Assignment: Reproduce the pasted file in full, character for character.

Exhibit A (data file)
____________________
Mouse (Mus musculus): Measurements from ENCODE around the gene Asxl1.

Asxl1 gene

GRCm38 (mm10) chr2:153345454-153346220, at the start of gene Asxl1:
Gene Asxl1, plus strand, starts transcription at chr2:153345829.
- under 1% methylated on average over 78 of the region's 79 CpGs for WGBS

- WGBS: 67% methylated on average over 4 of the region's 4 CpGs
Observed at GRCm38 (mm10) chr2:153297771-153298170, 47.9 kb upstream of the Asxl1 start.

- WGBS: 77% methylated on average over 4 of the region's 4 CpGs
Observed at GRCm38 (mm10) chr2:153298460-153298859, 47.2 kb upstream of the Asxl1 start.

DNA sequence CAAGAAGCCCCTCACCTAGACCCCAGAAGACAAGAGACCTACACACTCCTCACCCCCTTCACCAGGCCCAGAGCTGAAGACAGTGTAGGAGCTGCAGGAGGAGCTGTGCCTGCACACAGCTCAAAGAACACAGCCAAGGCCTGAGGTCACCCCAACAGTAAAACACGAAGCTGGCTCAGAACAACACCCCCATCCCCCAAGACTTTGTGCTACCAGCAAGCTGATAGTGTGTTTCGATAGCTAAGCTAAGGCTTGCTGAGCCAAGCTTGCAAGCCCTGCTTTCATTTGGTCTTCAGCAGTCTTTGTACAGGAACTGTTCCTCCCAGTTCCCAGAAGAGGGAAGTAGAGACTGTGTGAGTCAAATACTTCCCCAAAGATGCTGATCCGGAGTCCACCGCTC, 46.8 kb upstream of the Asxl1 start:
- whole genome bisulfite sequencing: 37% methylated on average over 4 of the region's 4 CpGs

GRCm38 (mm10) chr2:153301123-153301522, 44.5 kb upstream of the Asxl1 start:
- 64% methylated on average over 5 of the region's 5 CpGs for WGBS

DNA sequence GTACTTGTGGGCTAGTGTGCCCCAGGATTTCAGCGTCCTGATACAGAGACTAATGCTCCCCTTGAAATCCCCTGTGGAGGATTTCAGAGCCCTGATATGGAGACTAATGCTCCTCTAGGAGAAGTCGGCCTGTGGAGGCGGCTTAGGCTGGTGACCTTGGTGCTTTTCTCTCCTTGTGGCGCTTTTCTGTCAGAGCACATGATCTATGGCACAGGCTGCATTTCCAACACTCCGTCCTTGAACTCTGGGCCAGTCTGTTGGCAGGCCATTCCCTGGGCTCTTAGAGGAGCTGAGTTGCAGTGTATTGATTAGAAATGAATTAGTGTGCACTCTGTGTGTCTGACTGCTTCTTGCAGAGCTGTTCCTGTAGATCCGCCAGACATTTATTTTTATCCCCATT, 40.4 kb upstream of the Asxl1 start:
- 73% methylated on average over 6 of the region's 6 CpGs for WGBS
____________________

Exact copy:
Mouse (Mus musculus): Measurements from ENCODE around the gene Asxl1.

Asxl1 gene

GRCm38 (mm10) chr2:153345454-153346220, at the start of gene Asxl1:
Gene Asxl1, plus strand, starts transcription at chr2:153345829.
- under 1% methylated on average over 78 of the region's 79 CpGs for WGBS

- WGBS: 67% methylated on average over 4 of the region's 4 CpGs
Observed at GRCm38 (mm10) chr2:153297771-153298170, 47.9 kb upstream of the Asxl1 start.

- WGBS: 77% methylated on average over 4 of the region's 4 CpGs
Observed at GRCm38 (mm10) chr2:153298460-153298859, 47.2 kb upstream of the Asxl1 start.

DNA sequence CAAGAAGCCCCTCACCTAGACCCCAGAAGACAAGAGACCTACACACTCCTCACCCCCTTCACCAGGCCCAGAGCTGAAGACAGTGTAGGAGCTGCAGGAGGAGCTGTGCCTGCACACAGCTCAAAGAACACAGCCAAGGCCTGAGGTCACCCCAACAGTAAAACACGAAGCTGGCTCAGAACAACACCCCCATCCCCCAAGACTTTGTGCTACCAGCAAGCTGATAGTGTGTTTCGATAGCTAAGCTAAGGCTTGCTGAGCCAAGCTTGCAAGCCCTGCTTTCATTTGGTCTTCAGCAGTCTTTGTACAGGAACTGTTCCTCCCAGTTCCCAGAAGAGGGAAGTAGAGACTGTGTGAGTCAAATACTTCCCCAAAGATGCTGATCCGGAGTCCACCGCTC, 46.8 kb upstream of the Asxl1 start:
- whole genome bisulfite sequencing: 37% methylated on average over 4 of the region's 4 CpGs

GRCm38 (mm10) chr2:153301123-153301522, 44.5 kb upstream of the Asxl1 start:
- 64% methylated on average over 5 of the region's 5 CpGs for WGBS

DNA sequence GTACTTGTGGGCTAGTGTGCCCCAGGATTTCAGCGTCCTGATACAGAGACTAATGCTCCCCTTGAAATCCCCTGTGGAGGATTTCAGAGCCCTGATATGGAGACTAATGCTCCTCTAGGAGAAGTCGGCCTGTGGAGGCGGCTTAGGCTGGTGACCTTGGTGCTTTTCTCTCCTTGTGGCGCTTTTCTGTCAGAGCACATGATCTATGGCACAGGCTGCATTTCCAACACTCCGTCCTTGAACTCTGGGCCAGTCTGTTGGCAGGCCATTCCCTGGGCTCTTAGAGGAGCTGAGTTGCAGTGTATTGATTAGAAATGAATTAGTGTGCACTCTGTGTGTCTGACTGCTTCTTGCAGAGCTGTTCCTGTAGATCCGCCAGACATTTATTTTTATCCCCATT, 40.4 kb upstream of the Asxl1 start:
- 73% methylated on average over 6 of the region's 6 CpGs for WGBS